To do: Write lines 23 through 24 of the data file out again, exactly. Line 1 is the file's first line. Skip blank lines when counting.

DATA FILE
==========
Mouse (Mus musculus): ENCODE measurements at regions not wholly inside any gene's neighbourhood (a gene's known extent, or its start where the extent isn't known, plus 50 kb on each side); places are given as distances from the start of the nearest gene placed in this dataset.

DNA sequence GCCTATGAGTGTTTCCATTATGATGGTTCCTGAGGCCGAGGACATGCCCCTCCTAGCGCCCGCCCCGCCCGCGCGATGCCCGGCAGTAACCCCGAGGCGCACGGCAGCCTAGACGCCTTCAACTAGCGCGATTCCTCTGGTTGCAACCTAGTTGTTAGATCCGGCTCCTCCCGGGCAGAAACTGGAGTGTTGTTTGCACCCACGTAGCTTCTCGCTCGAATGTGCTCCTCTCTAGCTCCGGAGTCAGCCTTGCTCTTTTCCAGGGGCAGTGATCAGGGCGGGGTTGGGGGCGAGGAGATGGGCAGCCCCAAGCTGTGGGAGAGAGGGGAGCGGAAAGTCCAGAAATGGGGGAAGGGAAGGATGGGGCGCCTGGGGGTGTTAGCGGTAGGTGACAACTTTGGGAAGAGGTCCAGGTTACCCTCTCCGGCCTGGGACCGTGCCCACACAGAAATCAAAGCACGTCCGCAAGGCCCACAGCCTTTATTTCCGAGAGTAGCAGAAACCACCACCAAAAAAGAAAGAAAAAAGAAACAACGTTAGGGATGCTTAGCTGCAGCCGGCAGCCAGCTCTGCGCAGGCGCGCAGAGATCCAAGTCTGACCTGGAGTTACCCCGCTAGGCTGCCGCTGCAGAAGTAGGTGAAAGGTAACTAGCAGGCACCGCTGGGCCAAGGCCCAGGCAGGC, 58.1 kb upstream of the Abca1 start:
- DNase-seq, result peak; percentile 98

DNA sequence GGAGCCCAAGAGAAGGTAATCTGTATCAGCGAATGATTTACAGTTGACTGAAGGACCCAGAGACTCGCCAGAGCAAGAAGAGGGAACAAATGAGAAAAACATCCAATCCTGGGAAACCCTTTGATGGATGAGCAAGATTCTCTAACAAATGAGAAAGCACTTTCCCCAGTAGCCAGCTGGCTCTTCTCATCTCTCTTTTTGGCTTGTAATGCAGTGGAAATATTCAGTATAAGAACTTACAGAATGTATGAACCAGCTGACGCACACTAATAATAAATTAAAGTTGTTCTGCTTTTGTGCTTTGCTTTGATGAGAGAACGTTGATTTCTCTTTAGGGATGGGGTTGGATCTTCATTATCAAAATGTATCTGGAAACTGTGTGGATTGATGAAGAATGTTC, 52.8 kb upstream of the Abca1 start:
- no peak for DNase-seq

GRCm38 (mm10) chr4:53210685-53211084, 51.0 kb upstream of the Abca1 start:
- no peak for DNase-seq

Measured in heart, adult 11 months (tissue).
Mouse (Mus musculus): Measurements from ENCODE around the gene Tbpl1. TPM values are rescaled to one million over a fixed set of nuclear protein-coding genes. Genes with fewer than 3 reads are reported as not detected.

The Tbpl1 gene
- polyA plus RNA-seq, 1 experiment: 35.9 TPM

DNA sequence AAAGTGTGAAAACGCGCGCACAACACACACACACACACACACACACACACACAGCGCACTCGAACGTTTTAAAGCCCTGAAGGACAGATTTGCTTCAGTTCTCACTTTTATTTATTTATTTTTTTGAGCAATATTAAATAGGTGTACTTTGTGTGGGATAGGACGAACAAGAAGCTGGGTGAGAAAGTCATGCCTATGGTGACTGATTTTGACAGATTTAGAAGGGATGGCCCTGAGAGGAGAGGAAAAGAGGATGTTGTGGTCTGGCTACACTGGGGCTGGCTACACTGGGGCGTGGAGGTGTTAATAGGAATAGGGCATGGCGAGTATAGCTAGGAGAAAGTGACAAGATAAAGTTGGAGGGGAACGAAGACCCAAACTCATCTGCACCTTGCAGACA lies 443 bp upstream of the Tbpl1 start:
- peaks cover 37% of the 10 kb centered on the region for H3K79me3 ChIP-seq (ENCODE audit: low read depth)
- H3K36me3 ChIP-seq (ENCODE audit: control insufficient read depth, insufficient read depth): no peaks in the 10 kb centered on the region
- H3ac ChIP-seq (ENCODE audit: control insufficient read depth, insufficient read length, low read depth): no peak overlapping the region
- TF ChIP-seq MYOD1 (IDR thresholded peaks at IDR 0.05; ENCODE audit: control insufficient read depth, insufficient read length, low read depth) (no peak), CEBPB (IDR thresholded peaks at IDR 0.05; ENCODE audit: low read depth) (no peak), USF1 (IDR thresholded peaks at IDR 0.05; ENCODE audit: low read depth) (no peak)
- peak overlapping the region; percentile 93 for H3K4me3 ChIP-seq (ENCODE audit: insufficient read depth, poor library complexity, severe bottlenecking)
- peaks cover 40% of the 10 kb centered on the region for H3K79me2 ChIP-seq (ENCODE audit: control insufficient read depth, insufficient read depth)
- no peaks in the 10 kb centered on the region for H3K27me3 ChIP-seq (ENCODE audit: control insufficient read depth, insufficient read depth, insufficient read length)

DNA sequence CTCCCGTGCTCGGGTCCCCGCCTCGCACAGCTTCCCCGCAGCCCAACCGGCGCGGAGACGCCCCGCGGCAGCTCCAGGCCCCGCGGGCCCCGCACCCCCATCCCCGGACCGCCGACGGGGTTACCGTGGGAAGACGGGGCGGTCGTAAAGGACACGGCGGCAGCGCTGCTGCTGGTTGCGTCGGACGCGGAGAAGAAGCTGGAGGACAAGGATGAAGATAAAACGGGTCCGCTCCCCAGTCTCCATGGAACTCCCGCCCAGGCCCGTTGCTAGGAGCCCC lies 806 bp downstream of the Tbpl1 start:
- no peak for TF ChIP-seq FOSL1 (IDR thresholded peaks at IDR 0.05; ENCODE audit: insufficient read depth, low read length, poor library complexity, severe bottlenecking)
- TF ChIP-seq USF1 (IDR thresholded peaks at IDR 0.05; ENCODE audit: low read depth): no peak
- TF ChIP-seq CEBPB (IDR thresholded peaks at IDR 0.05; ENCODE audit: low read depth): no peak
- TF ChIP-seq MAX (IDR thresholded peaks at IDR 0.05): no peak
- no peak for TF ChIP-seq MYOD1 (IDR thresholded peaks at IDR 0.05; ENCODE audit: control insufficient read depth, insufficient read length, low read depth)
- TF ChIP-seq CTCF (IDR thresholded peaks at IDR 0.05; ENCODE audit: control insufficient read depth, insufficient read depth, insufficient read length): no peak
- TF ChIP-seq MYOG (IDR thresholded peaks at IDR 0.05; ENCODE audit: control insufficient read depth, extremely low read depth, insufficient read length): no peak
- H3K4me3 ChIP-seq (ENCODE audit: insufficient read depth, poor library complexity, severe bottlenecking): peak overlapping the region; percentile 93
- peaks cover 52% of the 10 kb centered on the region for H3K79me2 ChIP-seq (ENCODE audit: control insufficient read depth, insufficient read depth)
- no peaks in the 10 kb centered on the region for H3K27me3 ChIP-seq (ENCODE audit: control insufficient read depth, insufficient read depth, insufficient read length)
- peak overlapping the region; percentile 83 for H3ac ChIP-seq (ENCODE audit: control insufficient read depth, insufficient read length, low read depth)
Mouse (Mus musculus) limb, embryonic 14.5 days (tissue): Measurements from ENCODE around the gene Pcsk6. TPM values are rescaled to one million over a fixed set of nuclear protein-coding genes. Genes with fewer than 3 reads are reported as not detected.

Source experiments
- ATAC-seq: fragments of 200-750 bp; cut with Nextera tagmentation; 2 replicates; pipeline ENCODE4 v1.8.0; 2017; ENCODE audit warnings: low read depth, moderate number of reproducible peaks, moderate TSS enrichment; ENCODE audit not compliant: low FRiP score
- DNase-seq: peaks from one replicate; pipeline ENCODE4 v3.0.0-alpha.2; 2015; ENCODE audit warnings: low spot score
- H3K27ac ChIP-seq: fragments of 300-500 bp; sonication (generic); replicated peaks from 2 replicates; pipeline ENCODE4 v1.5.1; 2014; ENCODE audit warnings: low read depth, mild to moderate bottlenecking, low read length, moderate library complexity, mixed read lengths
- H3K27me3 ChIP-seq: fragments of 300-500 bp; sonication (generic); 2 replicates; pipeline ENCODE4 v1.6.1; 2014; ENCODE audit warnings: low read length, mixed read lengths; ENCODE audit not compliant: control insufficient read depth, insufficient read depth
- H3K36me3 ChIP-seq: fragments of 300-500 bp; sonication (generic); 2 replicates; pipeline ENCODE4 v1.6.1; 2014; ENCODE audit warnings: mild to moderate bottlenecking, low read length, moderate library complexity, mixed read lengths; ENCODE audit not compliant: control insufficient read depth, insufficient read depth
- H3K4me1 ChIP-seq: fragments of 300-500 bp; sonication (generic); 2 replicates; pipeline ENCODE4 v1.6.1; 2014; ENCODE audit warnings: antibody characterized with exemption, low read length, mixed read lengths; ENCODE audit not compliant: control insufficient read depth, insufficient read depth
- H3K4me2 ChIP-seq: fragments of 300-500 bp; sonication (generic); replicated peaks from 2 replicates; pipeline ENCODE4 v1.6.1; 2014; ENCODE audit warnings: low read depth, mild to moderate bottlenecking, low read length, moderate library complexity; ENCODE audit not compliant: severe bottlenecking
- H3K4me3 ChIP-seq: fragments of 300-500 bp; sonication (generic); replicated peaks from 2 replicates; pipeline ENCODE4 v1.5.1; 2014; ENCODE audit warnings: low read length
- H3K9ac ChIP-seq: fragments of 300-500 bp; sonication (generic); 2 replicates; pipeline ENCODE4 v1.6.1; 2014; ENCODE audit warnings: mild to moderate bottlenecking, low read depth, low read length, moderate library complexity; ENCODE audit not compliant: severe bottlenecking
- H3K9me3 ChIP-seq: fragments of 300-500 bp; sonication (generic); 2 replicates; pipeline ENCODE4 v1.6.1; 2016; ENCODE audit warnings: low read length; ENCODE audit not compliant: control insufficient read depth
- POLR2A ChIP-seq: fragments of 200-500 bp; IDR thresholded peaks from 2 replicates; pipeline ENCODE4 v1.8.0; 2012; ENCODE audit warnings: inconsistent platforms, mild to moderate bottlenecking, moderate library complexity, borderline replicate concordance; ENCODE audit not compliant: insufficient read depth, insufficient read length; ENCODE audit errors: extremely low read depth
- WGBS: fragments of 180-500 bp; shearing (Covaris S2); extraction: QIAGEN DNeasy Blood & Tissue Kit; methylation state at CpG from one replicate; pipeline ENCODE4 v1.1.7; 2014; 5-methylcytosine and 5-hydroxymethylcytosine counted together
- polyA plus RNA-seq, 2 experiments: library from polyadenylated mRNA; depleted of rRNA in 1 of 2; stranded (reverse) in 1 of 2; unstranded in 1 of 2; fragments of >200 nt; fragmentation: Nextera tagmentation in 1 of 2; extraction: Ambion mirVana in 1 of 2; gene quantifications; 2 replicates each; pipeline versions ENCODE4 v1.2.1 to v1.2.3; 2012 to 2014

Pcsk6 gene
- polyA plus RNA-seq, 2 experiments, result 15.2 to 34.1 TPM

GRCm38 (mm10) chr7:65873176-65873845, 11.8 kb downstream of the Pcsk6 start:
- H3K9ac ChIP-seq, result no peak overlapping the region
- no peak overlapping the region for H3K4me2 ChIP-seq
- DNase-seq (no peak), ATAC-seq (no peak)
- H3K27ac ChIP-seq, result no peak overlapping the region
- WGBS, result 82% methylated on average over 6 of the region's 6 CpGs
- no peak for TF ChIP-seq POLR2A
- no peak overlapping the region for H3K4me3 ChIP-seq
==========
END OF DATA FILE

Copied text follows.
- TF ChIP-seq CEBPB (IDR thresholded peaks at IDR 0.05; ENCODE audit: low read depth): no peak
- TF ChIP-seq MAX (IDR thresholded peaks at IDR 0.05): no peak